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The Latin America Working Group (based in Washington, DC) has been monitoring the impact of the COVID-19 pandemic on human rights across the region. This blog is focused specifically on the impact of the pandemic on women’s and LGBTQ+ rights. The following are brief summaries that capture the situation for women and members of the LGBTQ+ community since the start of the COVID-19 pandemic and to call attention to the lack of support and urgency behind addressing this violence by these governments.
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[IRTF note: See RRN letter Feb 12 2021 in response to the violence that is addressed in this news article.] Cardinal Gregorio Rosa Chávez of San Salvador asked the country to pray "for liberation from Satan" Feb. 1 after violence erupted following a political rally in the capital of El Salvador late Jan. 31. "The devil is running loose in El Salvador, there are many demons on the loose," Cardinal Rosa Chavez said at the end of his homily at St. Francis Church in San Salvador. He compared the Gospel of the day, about Jesus casting out demons from a man possessed, to the deadly incident that took place the previous night. Gunmen shot and killed two FMLN party activists returning from the rally, injuring others. Some are calling the incident the "most serious act of political violence" in almost three decades since peace accords ended the country's civil war in 1992. Three suspects were captured. The Salvadoran attorney general said those under custody were part of a security team for the minister of health, who belongs to the political party of President Nayib Bukele. "This is serious, the electoral contest cannot become a bloodbath," tweeted Salvadoran Attorney General Raúl Melara, referring to the upcoming elections for mayors and the Legislative Assembly on Feb. 28. "Let's entrust to the Lord, this morning, this country that is, that has so many demons," Cardinal Rosa Chavez said. "This is how the political campaign begins ... Why can't points of view be presented with simplicity, respect, tolerance? Why do they resort to violence, verbal, offenses, insults, threats? May God help us so we can have a civilized campaign, as it should be."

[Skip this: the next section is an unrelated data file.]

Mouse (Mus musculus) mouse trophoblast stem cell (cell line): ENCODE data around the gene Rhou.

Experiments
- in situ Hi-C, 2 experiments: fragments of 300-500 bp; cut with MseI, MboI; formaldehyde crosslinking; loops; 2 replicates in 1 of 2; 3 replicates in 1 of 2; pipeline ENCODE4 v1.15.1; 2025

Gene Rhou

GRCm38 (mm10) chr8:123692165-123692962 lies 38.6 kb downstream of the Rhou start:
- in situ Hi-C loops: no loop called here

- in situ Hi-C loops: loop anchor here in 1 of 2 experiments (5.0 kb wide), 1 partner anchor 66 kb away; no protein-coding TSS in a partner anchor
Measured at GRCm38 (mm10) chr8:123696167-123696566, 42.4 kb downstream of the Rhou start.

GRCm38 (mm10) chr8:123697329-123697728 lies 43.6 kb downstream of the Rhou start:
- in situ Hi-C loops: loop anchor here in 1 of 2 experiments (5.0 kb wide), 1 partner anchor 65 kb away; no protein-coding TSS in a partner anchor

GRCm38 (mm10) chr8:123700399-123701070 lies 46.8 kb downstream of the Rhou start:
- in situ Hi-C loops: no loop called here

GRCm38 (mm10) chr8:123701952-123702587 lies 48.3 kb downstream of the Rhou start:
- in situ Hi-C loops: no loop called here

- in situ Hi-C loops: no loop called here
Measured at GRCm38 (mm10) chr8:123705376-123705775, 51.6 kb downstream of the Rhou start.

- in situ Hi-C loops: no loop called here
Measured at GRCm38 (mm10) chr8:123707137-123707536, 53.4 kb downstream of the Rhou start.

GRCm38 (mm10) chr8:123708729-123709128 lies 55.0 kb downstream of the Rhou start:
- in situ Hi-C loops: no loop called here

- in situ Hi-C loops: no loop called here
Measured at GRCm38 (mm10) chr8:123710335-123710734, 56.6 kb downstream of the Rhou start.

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On the evening of January 31, gunmen opened fire on a group of supporters of the Farabundo Martí National Liberation Front (FMLN). The group, traveling in a pickup truck covered with FMLN signs, was returning from a day of campaigning for the upcoming February 28 mayoral and legislative elections in San Salvador. Gloria Rogel del Cid and Juan de Dioz Tejada, veterans of the armed conflict [in the 1970s, 80s, 90s, that pitted the Salvador people against brutal US-backed military regimes], died, and at least two more were injured. This State-linked repression was carried out by yet another military-backed, autocratic regime with full economic, military and political relations with the US and Canada. Like the Honduran and Guatemalan regimes, the El Salvador government is considered a “democratic ally” in support of the United States’ anti-democratic efforts in the region, such as the desire to overthrow the government of Venezuela.